Children born to teenage mothers in India are more likely to be stunted than those born to adult moms, according to the first comprehensive study to examine links between teen pregnancy and chid undernutrition in the country.
India is home to more stunted children than any other country and is one of the ten countries with the largest burden of teenage pregnancy, said researchers at the US-based International Food Policy Research Institute (IFPRI).
Although marriage before the age of 18 years is illegal in India, the 2016 National Family and Health Survey (NFHS)-4 revealed that 27 per cent of girls are married before their 18th birthday and 31 per cent of married Indian women gave birth by the age of 18 years.
"Reducing adolescent pregnancy in India can hasten our progress towards achieving the United Nations' Sustainable Development Goals, particularly those related to poverty, health, nutrition, general wellbeing, equity, and education," said IFPRI Research Fellow and study co-author, Phuong Hong Nguyen.
The study, published in The Lancet Child and Adolescent Health, analysed data from 60,097 mother-child pairs and examined the extent to which teenage pregnancy is associated with child undernutrition.
They also explored potential social, biological, and programmatic factors linking early pregnancy to child undernutrition.
The study found that stunting and underweight prevalence were 10 percentage points higher in children born to adolescent mothers than in children born to adult mothers.
"People have talked about these pathways before, but this data allowed us to put some numbers to those pathways," Scott said.
Compared to adult mothers, teenage mothers were shorter, more likely to be underweight and anaemic, less likely to access health services and had poorer complementary feeding practices.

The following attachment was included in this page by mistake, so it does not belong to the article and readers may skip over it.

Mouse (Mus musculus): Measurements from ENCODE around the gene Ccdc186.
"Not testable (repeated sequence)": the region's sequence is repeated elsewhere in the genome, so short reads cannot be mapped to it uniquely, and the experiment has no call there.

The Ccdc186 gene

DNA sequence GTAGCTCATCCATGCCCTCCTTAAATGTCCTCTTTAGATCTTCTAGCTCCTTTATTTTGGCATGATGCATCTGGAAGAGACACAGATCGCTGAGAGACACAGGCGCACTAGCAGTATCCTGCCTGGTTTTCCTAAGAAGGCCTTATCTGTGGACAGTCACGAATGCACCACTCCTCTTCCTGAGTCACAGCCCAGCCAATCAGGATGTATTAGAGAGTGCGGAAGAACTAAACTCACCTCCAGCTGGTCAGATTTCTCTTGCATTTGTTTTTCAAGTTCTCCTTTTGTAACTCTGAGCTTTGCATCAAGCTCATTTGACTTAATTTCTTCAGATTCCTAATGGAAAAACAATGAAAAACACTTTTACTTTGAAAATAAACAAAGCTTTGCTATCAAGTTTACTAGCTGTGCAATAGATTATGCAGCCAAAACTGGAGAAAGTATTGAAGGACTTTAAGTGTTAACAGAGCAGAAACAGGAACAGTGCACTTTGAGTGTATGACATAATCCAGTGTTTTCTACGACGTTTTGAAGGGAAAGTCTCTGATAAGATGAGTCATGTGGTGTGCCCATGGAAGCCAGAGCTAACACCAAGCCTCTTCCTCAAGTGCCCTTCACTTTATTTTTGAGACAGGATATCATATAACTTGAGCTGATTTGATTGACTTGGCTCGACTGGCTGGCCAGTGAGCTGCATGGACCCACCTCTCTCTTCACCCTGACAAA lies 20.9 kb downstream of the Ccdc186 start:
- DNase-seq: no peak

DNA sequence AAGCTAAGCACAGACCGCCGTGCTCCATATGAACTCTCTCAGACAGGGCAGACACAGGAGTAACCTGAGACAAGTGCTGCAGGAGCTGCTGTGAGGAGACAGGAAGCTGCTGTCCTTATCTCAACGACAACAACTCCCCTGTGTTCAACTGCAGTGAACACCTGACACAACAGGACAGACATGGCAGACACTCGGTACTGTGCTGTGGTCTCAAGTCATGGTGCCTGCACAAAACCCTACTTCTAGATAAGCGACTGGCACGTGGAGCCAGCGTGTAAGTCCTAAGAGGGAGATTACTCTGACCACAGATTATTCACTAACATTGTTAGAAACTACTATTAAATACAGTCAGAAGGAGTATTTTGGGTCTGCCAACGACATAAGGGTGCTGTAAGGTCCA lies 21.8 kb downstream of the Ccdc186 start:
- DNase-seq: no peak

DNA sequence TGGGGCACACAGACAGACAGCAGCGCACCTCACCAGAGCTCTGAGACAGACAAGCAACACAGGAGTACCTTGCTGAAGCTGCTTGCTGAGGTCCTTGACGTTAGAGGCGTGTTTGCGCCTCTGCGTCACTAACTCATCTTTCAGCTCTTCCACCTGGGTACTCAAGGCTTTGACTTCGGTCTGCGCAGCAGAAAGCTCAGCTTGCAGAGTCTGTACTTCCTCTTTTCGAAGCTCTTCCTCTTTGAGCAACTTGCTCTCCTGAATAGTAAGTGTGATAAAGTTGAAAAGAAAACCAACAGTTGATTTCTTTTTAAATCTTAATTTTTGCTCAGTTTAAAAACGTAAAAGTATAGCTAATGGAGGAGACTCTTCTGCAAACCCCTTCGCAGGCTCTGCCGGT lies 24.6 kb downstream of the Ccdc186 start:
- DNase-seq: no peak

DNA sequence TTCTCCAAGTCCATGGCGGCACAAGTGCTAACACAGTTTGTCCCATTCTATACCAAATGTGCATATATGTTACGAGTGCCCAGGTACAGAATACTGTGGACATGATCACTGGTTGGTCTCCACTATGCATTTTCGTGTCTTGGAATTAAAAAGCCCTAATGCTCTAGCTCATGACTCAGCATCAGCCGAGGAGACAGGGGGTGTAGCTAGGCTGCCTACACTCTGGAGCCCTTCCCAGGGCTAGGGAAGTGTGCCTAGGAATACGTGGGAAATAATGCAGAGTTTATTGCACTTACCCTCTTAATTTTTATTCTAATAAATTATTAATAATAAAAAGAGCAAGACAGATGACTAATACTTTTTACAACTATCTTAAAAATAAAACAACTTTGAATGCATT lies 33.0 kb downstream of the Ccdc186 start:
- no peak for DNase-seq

They also had lower education, less bargaining power and lived in poorer households with poorer sanitation.
"The strongest links between adolescent pregnancy and child stunting were through the mother's education, her socio-economic status, and her weight," said Scott.
Researchers said there is a very clear single, but not simple, policy target to address the problem: ending early marriage.
Policies and programmes to delay marriage can potentially help break the intergenerational cycle of undernutrition through many routes, they said.
"Unfortunately, in India, early marriage and subsequent pregnancy is often not a deliberate choice, but rather the result of an absence of choices, and of circumstances beyond a girl's control," said IFPRI Senior Research Fellow and study co-author, Purnima Menon.
The Teenage Girls Survey 2018 (TAG Survey) by Naandi Foundation, a direct conversation with girls across India, shows that 73.3 per cent of teenage girls want to marry only after the age of 21, but also highlights the mismatch between their aspirations and the reality of early marriage, researchers said.
"Continuing schooling, exploring employment opportunities, and delaying marriage and pregnancy are challenges for India's girls that are reinforced through patriarchy and social norms," said Menon.
"We are very encouraged by the decline in the prevalence of early marriage over the last decade but also puzzled by why it is high in states like Andhra Pradesh and Telangana," she added.
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